Bony Spikes (Base)
Pale Sand (Light 1)
Matt White (Light 2)
Fur Brown (Weathering )

Step One: Weathering. Over your primer, add your weathering colour to the areas you’d like to look particularly beat up. In this case, the leg armour for my Knight Lancer, I wanted the bottom, around the “ankle” of the knight, to look like it had been mud stained. Concentrate on the lowest point and get a nice opaque look with only a little black showing through. Don’t try to make this perfectly even, move up and down across the piece you’re working on instead. We’re all about visual variety here.

Step two: Base colour. Add your base colour, overlapping with the weathering tone areas and generally getting a good consistent (but not perfectly even) coverage over the model. You want to let the weathering colour show through solidly at the bottom, and less so as you move up away from the weathered area. Primer showing through is fine for my scheme, but depending on your primer colour you may want to obliterate it altogether.


Step Three: First Light tone. Add Light tone 1 to the model, concentrating on the top and wherever light might reflect off the model. In this large curved piece that means the top of the armour plate and in a rough line down the middle to accentuate the curve of the armour. You should still feel free to move around, leave base tone showing through and even dabbing at the weathered area, but make sure there’s a clear difference between the areas you’re showing light reflecting from and the rest of the model.

Step 4: Second Light tone. More highlighting here, concentrating on the very top and any particularly prominent areas. Still add this extreme light tone elsewhere, but very sparingly. You can see here that adding two layers has almost completely obscured the primer in the top third while leaving coverage slightly patchy elsewhere. This not only provides highlights but also makes the armour look weathered and dirty, with only a very small area pristine (ish).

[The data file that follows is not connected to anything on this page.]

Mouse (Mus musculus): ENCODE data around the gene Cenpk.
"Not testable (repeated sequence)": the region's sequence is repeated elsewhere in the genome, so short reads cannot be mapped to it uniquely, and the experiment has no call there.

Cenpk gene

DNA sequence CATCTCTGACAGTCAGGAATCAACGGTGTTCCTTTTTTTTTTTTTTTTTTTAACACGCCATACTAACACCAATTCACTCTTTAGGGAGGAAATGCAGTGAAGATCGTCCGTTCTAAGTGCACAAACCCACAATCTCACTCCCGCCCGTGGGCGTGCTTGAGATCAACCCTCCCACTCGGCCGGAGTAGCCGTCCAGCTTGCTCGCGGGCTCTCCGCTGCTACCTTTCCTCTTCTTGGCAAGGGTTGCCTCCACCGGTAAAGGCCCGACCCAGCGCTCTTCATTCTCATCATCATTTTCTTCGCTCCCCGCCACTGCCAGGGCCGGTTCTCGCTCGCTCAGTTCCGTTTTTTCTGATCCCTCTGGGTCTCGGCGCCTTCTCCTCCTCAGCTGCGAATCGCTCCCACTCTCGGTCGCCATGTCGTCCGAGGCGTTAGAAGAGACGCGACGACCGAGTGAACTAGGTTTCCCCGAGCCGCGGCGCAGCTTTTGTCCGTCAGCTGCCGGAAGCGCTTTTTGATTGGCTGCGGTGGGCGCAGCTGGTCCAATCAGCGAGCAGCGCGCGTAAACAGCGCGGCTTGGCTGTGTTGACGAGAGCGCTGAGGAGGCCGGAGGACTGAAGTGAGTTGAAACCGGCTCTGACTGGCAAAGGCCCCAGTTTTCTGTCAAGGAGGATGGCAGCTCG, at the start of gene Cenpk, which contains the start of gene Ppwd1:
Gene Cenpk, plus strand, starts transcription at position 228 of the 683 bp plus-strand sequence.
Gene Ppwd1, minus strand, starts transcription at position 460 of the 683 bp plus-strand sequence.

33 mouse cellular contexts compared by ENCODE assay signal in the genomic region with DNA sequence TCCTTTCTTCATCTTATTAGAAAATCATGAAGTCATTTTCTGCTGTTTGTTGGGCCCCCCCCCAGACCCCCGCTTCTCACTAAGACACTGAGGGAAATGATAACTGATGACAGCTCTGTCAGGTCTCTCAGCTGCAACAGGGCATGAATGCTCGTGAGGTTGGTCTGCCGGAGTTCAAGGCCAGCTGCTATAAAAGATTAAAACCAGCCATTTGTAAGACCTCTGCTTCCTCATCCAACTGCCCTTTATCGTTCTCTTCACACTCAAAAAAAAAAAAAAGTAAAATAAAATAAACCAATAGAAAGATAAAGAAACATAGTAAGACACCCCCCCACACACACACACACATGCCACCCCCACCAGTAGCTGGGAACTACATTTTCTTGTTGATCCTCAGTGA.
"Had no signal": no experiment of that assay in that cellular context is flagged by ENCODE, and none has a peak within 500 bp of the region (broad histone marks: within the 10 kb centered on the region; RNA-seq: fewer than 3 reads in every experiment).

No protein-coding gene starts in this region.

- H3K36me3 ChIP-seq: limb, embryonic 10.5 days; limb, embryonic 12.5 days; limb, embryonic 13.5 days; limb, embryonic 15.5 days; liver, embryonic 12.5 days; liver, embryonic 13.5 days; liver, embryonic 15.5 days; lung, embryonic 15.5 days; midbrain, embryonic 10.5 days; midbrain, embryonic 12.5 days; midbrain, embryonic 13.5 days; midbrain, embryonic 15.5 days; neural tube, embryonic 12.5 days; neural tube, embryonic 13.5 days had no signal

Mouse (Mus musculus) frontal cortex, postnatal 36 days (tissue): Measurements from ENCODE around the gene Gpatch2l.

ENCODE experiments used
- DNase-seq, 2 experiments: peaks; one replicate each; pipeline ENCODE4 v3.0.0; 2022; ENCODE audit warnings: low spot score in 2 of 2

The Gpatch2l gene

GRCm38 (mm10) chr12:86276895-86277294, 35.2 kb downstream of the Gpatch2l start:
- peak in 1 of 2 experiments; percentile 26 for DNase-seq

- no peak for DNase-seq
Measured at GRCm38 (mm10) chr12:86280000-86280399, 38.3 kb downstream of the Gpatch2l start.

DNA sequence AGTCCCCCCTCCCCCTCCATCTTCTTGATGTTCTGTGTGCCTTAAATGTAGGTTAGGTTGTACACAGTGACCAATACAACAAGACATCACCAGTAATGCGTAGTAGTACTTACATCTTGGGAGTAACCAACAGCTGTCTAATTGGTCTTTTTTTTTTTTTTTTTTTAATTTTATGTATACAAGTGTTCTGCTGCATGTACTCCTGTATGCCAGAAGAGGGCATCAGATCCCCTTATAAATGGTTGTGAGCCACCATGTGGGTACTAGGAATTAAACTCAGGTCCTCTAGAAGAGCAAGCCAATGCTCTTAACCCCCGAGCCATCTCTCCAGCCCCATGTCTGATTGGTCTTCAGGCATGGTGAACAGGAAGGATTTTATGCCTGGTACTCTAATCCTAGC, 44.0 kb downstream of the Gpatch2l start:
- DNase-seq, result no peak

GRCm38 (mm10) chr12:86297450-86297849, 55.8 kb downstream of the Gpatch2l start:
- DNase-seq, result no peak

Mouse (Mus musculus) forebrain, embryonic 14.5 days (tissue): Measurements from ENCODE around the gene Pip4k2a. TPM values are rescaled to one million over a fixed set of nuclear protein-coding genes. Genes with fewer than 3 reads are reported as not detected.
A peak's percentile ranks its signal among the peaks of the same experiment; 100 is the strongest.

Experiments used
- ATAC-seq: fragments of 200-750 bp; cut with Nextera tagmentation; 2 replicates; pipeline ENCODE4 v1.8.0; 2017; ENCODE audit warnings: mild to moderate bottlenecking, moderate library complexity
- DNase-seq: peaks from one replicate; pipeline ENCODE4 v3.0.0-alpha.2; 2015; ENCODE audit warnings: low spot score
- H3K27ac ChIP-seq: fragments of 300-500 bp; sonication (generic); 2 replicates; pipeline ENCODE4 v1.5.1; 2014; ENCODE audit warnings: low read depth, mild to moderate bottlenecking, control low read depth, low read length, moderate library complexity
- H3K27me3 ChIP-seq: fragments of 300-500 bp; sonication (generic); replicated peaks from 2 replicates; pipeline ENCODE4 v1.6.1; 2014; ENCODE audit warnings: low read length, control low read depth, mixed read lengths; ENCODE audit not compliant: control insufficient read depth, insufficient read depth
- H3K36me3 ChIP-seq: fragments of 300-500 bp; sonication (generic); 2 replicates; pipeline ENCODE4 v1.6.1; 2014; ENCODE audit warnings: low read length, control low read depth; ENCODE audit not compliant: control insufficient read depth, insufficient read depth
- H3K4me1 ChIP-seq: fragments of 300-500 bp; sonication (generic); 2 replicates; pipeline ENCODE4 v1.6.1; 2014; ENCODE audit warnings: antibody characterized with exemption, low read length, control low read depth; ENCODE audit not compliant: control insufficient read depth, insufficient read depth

Step 5: Return to Weathering. If you like models to look a bit battered but not completely, you could leave it there and move onto painting trim or other details. If you like at least semi-realistic weathering, get out your weathering colour and reapply sparingly. I use much less paint on the sponge for this step (see the “too long” example above for the kind of coverage I’m after here). Concentrate on the bottom third, but do apply sparingly elsewhere to show sprays or kicked up mud.

You can scale this up as you like! On this Leman Russ example, I’ve gone with a base coat of Augur Blue, added a brown weathering colour, then sponged Brigade Grey and White all over it. After that I picked out some panel lines with watered down Dark Tone and moved on to the details.

Skipping the weathering tone if you wish to not have grimy models is totally understandble and a legitimate aesthetic in and of itself. That keeps things nice and simple, while breaking up the solid base coat with complementary colours. The Army Painter triad system will work very well for this, picking three paints in a triad and following the above steps. As you work in the brighter colours, apply paint increasingly sparingly, with a heavier emphasis on the final “overall” tone that you want. When you’re done, go back to the original colour to bring it all together.

Sponge Weathering

Where sponges are often even the most die-hard brush wielder’s go-to is in the weathering and chipping stage. The uniquely uneven semi-random print left by a sponge lets you cut the tedium out of armour chipping and depending on the effect you’re going for can be as easy as a one stage process.